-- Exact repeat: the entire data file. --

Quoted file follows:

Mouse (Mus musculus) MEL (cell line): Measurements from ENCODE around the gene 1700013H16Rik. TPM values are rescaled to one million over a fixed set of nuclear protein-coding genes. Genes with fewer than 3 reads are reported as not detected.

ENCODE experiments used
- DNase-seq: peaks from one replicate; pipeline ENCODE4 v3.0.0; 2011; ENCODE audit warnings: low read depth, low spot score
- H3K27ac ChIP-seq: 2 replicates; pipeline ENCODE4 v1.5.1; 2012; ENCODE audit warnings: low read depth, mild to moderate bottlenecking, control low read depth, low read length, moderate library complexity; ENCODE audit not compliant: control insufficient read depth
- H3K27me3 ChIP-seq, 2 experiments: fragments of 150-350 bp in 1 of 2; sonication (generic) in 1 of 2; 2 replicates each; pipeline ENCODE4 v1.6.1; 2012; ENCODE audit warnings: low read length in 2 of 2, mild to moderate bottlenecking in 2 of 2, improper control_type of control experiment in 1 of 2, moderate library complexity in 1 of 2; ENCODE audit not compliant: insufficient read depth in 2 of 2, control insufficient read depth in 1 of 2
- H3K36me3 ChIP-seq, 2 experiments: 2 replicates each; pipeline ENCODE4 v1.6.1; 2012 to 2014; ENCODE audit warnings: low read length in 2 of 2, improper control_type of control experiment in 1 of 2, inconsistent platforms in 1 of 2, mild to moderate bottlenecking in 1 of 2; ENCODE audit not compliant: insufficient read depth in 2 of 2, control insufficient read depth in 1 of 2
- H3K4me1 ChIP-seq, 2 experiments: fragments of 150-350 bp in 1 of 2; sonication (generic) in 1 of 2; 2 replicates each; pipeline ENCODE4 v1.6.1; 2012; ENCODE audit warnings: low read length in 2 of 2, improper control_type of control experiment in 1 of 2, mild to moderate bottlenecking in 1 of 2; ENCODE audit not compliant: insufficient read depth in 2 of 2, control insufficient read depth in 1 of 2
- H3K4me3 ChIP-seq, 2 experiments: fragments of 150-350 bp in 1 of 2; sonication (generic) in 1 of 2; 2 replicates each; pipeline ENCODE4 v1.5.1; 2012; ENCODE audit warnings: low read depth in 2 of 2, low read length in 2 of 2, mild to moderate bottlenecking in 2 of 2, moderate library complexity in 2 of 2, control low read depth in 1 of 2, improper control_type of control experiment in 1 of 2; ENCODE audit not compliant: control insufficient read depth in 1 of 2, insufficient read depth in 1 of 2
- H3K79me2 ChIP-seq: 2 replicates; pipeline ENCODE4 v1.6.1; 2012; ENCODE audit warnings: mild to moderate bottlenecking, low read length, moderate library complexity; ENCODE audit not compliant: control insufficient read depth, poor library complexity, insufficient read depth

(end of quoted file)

Mouse (Mus musculus) MEL (cell line): Measurements from ENCODE around the gene 1700013H16Rik. TPM values are rescaled to one million over a fixed set of nuclear protein-coding genes. Genes with fewer than 3 reads are reported as not detected.

ENCODE experiments used
- DNase-seq: peaks from one replicate; pipeline ENCODE4 v3.0.0; 2011; ENCODE audit warnings: low read depth, low spot score
- H3K27ac ChIP-seq: 2 replicates; pipeline ENCODE4 v1.5.1; 2012; ENCODE audit warnings: low read depth, mild to moderate bottlenecking, control low read depth, low read length, moderate library complexity; ENCODE audit not compliant: control insufficient read depth
- H3K27me3 ChIP-seq, 2 experiments: fragments of 150-350 bp in 1 of 2; sonication (generic) in 1 of 2; 2 replicates each; pipeline ENCODE4 v1.6.1; 2012; ENCODE audit warnings: low read length in 2 of 2, mild to moderate bottlenecking in 2 of 2, improper control_type of control experiment in 1 of 2, moderate library complexity in 1 of 2; ENCODE audit not compliant: insufficient read depth in 2 of 2, control insufficient read depth in 1 of 2
- H3K36me3 ChIP-seq, 2 experiments: 2 replicates each; pipeline ENCODE4 v1.6.1; 2012 to 2014; ENCODE audit warnings: low read length in 2 of 2, improper control_type of control experiment in 1 of 2, inconsistent platforms in 1 of 2, mild to moderate bottlenecking in 1 of 2; ENCODE audit not compliant: insufficient read depth in 2 of 2, control insufficient read depth in 1 of 2
- H3K4me1 ChIP-seq, 2 experiments: fragments of 150-350 bp in 1 of 2; sonication (generic) in 1 of 2; 2 replicates each; pipeline ENCODE4 v1.6.1; 2012; ENCODE audit warnings: low read length in 2 of 2, improper control_type of control experiment in 1 of 2, mild to moderate bottlenecking in 1 of 2; ENCODE audit not compliant: insufficient read depth in 2 of 2, control insufficient read depth in 1 of 2
- H3K4me3 ChIP-seq, 2 experiments: fragments of 150-350 bp in 1 of 2; sonication (generic) in 1 of 2; 2 replicates each; pipeline ENCODE4 v1.5.1; 2012; ENCODE audit warnings: low read depth in 2 of 2, low read length in 2 of 2, mild to moderate bottlenecking in 2 of 2, moderate library complexity in 2 of 2, control low read depth in 1 of 2, improper control_type of control experiment in 1 of 2; ENCODE audit not compliant: control insufficient read depth in 1 of 2, insufficient read depth in 1 of 2
- H3K79me2 ChIP-seq: 2 replicates; pipeline ENCODE4 v1.6.1; 2012; ENCODE audit warnings: mild to moderate bottlenecking, low read length, moderate library complexity; ENCODE audit not compliant: control insufficient read depth, poor library complexity, insufficient read depth